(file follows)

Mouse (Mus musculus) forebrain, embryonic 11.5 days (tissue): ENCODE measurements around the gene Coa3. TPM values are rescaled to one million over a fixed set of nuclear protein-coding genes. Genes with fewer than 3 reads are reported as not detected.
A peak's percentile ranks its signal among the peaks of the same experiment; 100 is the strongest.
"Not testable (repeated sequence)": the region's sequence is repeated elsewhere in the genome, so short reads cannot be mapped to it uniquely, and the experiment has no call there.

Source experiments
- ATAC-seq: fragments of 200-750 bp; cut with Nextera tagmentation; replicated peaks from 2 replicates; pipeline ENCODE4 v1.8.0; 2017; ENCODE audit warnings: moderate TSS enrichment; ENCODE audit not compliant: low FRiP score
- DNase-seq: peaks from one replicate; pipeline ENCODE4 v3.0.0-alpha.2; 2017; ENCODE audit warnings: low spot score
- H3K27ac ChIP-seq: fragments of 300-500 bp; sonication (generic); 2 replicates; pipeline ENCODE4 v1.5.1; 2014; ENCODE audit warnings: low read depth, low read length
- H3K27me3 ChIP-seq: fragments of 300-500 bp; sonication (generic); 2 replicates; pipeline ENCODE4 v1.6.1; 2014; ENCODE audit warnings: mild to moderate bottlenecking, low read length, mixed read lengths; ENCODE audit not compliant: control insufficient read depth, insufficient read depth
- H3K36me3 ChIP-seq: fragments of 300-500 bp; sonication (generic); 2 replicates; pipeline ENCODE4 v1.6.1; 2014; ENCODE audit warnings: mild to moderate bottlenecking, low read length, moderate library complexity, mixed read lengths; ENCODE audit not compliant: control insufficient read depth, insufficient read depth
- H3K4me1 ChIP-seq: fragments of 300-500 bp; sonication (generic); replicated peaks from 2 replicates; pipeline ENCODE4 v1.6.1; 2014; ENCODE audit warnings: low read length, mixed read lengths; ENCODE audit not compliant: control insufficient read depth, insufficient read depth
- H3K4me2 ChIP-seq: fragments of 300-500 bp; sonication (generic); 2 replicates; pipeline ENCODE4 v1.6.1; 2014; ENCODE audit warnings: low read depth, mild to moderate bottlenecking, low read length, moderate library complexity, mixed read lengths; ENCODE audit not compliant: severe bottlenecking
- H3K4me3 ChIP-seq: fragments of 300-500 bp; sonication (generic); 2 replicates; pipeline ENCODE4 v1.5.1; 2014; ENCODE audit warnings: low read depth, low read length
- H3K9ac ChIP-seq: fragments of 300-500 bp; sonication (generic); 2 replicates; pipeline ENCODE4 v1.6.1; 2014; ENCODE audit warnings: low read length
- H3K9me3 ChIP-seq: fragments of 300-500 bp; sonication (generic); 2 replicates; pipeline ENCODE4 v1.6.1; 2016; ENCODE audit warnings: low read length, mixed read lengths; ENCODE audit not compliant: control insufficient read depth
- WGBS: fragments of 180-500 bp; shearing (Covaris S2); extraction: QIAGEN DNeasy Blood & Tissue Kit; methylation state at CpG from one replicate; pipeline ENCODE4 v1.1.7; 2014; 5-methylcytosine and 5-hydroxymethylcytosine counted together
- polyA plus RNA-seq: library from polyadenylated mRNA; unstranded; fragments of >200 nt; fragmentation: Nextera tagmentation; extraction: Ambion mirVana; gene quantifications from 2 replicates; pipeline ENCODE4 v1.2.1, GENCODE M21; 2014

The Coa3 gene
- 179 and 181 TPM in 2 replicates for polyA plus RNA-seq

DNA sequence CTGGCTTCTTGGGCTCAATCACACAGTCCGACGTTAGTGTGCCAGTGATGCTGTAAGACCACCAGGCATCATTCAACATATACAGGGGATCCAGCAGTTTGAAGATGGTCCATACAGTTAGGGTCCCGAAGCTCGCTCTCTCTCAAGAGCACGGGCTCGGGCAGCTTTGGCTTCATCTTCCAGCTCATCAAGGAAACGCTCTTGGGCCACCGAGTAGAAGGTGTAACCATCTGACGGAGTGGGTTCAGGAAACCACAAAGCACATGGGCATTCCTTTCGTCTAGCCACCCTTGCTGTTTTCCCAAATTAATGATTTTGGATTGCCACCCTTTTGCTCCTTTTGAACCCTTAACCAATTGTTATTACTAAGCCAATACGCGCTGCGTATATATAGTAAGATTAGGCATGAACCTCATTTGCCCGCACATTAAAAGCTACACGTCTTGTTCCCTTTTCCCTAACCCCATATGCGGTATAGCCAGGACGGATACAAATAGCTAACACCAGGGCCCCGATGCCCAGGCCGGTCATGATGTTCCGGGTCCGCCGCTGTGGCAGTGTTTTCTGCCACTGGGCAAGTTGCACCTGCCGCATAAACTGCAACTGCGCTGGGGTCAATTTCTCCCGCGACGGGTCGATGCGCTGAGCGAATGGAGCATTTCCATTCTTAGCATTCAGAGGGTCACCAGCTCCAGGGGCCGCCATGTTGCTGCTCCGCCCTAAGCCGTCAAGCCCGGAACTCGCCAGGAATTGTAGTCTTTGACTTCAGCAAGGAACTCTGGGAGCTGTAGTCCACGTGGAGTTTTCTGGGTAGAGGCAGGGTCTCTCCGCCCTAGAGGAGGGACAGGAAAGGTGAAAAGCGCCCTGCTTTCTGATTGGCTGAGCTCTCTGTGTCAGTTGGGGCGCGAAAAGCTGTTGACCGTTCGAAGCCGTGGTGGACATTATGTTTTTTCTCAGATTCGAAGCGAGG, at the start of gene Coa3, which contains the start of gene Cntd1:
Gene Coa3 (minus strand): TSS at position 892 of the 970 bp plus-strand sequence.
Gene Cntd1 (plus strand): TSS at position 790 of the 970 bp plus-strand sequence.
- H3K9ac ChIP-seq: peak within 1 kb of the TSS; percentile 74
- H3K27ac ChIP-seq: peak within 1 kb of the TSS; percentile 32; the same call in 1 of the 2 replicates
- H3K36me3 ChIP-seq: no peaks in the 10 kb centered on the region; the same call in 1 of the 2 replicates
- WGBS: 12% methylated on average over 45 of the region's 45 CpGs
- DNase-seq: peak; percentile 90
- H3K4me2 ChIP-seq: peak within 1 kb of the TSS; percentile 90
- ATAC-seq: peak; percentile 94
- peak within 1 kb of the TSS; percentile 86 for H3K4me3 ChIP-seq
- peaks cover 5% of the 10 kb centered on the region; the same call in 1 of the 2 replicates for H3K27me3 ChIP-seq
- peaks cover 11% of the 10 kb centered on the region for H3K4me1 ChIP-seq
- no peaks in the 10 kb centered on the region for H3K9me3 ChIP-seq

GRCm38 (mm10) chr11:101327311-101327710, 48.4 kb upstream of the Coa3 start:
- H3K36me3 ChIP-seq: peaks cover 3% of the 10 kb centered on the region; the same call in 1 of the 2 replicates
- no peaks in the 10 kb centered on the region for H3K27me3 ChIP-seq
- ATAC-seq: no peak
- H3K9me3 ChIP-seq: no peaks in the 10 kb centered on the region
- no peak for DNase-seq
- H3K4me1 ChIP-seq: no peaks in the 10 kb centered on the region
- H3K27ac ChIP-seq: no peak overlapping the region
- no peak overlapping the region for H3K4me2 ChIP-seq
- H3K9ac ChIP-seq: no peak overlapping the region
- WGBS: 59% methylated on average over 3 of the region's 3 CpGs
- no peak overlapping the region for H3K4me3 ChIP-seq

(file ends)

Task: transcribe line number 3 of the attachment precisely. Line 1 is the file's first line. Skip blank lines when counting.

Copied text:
"Not testable (repeated sequence)": the region's sequence is repeated elsewhere in the genome, so short reads cannot be mapped to it uniquely, and the experiment has no call there.